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Russian Spacecraft Docks at International Space Station

Russian commander Sergei Krikalev enters International Space Station in this view from television
A Soyuz spacecraft carrying Russian, American and Italian crew-members has docked at International Space Station. The mission comes as part of the normal six-month crew rotation.

Russian space officials say the docking took place on schedule two days after the Soyuz blasted off from the Baikonur Cosmodrome in Kazakhstan.

American astronaut John Phillips, Russian Sergei Krikalyov and Italian Roberto Vittori later opened the hatch and made their way into the orbiting space complex.

There they joined Russian cosmonaut Salizhan Sharipov and American astronaut Leroy Chiao, who've been on the space station for the past six months.

All five men soon appeared in a live television hook-up with mission control back on earth.

Mr. Sharipov welcomed the new men on board and said that all was ready for the transfer of crews on the station.

Mr. Phillips and Mr. Krikalyov are to spend the next six months on board.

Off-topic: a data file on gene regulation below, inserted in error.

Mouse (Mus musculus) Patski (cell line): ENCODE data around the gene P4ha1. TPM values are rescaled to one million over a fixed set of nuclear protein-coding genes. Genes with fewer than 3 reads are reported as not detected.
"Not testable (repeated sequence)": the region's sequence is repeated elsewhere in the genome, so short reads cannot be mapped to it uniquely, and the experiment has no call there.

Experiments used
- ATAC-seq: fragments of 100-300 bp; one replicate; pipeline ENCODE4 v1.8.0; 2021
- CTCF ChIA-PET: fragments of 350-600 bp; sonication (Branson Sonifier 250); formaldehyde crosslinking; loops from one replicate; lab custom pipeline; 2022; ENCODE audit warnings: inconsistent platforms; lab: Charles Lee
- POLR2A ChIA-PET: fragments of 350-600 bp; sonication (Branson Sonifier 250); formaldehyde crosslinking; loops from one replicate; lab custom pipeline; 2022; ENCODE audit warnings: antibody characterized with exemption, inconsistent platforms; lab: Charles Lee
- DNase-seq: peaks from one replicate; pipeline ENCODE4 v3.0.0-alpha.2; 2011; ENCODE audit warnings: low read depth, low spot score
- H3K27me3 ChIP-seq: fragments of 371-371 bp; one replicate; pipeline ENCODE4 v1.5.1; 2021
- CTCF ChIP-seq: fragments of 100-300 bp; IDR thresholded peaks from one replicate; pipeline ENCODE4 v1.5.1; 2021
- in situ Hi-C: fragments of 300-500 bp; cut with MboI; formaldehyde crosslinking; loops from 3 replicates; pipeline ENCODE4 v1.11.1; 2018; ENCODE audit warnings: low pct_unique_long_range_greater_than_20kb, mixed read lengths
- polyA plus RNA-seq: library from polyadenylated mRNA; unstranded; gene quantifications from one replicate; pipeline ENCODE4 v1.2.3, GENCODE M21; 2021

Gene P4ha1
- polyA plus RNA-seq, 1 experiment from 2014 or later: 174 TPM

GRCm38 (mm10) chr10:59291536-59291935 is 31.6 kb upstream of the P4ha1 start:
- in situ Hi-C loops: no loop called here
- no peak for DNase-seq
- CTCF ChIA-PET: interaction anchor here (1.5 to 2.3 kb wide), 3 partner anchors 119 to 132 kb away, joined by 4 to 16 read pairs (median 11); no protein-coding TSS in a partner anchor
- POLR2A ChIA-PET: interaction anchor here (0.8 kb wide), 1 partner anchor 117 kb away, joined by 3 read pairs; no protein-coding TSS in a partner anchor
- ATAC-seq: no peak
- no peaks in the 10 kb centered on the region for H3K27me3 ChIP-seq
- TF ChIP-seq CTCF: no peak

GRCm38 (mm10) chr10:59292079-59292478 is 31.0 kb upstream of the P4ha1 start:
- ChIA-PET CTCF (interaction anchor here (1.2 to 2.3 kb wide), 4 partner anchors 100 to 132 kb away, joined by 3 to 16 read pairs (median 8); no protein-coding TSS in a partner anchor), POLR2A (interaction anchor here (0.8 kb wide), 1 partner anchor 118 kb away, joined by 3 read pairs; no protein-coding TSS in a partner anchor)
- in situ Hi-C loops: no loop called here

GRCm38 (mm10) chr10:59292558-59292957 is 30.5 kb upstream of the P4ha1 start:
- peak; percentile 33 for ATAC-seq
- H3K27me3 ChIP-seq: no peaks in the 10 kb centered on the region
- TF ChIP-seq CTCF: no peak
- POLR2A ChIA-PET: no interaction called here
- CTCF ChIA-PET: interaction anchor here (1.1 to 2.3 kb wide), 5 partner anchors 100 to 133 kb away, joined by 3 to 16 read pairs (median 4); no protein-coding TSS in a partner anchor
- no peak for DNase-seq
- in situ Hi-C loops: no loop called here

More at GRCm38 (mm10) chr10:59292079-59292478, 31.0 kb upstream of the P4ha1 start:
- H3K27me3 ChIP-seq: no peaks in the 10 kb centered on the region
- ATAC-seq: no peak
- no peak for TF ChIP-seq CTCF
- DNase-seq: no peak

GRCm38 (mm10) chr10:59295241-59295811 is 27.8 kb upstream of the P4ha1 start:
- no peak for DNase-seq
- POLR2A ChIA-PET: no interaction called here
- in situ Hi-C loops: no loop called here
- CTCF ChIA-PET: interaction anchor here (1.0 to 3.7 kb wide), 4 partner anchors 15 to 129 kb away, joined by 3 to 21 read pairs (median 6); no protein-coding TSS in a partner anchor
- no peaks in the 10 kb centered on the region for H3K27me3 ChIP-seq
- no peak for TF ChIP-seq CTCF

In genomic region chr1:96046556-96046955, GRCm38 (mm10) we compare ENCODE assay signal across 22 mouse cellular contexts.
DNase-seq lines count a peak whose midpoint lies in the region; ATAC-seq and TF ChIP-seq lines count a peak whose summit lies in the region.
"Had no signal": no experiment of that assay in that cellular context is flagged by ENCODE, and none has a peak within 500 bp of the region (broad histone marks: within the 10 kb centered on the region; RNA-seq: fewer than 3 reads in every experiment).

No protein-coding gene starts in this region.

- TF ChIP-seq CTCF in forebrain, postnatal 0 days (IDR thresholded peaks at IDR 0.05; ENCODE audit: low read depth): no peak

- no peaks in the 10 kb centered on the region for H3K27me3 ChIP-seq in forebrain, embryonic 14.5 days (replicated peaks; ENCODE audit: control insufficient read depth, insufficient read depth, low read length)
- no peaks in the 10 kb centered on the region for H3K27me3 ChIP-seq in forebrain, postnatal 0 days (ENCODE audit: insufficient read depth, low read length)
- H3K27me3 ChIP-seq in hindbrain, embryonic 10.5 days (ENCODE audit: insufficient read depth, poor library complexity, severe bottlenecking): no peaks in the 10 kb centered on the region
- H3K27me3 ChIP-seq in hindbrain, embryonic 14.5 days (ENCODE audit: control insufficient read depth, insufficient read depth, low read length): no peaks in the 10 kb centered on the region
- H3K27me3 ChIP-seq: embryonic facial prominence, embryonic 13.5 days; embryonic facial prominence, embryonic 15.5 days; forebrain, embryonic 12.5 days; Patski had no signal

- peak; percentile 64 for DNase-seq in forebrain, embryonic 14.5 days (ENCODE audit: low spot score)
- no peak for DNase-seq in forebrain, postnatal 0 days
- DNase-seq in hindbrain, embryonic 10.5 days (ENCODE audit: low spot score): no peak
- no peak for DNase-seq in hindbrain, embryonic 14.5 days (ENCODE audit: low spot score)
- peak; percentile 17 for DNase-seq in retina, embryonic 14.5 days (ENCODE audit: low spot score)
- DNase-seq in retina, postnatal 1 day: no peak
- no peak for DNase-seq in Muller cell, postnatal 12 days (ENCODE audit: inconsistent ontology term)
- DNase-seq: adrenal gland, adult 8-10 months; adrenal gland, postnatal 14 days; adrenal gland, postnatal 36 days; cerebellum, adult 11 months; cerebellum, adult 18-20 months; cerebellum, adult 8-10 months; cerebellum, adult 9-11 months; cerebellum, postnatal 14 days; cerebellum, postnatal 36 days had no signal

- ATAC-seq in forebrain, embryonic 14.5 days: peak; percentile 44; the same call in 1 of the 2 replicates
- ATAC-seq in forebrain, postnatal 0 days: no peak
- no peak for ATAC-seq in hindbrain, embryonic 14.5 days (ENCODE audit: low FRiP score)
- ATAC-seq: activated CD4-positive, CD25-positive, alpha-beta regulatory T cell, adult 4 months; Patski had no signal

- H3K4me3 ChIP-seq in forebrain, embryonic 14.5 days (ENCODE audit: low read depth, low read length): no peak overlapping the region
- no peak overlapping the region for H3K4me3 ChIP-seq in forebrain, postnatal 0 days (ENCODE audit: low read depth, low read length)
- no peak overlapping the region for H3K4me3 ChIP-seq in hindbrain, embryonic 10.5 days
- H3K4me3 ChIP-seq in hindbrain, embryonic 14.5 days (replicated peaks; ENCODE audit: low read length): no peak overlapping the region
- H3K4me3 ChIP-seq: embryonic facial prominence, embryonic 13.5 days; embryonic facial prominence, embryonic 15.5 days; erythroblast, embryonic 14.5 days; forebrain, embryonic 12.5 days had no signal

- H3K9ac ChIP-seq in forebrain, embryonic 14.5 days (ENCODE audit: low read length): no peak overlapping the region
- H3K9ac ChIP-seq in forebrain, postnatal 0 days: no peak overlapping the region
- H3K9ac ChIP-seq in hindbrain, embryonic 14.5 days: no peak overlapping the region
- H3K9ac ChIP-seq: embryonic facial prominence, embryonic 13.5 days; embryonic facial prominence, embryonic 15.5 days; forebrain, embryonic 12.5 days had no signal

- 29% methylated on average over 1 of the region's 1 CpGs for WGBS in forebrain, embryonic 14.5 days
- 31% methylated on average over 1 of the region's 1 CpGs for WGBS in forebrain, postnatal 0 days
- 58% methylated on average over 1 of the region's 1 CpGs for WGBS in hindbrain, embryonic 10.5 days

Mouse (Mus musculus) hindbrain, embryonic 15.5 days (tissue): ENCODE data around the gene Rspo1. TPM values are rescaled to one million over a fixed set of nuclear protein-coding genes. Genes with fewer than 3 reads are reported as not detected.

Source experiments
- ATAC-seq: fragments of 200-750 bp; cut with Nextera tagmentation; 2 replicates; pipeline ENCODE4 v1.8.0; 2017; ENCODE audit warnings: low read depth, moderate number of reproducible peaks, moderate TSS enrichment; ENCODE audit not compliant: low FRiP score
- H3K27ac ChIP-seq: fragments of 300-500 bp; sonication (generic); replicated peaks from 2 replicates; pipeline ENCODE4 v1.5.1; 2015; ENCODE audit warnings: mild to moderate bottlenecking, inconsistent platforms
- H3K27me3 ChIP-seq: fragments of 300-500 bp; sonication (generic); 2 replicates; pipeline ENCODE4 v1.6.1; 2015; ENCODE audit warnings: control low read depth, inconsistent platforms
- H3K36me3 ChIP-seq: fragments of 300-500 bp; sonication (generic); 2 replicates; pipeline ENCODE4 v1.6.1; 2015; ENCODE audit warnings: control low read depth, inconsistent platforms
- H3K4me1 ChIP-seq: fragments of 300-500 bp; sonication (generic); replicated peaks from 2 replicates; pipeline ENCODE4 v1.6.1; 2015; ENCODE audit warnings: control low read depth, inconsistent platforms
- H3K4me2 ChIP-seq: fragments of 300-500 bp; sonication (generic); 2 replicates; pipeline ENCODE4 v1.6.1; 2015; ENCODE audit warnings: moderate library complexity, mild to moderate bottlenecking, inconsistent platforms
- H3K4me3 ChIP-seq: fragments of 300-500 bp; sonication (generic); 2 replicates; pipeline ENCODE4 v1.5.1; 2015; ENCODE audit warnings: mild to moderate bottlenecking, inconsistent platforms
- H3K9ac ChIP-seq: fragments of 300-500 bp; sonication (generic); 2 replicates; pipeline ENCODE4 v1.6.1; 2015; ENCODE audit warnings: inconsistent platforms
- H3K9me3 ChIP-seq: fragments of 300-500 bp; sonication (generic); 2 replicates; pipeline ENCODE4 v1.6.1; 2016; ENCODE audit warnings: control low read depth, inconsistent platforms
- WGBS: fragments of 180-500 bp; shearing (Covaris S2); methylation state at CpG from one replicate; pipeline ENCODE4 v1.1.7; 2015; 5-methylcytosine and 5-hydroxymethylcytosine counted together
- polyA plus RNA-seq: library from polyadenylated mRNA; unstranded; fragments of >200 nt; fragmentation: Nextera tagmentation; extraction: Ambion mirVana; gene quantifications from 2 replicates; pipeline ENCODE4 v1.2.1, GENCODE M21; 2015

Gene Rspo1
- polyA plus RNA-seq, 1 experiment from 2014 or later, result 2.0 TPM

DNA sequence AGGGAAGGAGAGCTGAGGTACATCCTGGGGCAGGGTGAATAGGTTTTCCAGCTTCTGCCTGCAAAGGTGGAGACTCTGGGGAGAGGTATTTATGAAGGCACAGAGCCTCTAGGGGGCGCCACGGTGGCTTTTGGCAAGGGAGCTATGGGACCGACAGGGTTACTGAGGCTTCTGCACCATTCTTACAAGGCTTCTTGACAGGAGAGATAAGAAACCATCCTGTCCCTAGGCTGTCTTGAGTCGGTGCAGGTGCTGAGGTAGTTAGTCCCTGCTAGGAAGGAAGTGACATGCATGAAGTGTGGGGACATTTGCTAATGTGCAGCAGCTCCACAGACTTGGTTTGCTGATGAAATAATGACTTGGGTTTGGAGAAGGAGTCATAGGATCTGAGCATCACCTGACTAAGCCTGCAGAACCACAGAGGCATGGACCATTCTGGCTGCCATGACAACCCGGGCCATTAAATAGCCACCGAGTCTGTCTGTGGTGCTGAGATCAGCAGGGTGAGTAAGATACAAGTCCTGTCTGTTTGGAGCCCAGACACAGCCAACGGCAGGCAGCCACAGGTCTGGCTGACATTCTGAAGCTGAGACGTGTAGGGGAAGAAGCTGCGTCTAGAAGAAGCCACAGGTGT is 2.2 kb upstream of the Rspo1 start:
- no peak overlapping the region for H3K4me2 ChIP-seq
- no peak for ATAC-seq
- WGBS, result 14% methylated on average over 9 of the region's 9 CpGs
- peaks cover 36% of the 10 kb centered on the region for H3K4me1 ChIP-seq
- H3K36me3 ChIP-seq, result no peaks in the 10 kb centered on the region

One of their main tasks will be to welcome the return of an American space shuttle to the station for the first time in two years.

The shuttle Discovery is due to dock with the space station next month after a two-year break due to the disintegration of the shuttle Columbia, which killed all seven astronauts on board.

The new crewmen on the station will conduct a photographic survey of Discovery as it moves in for docking.

This will help determine if extensive work on the shuttle's exterior insulation system has been successful.

It was a failure of that system that caused Columbia to break apart in the intense heat generated when it reentered earth's atmosphere.

Italian Roberto Vittori is with the European space agency. He is due to conduct a series of experiments over the next eight days before returning to earth in the Soyuz capsule with Mr. Sharipov and Mr. Chiao.

The Soyuz craft have served as the only link with the station since all shuttles were grounded after the Columbia accident.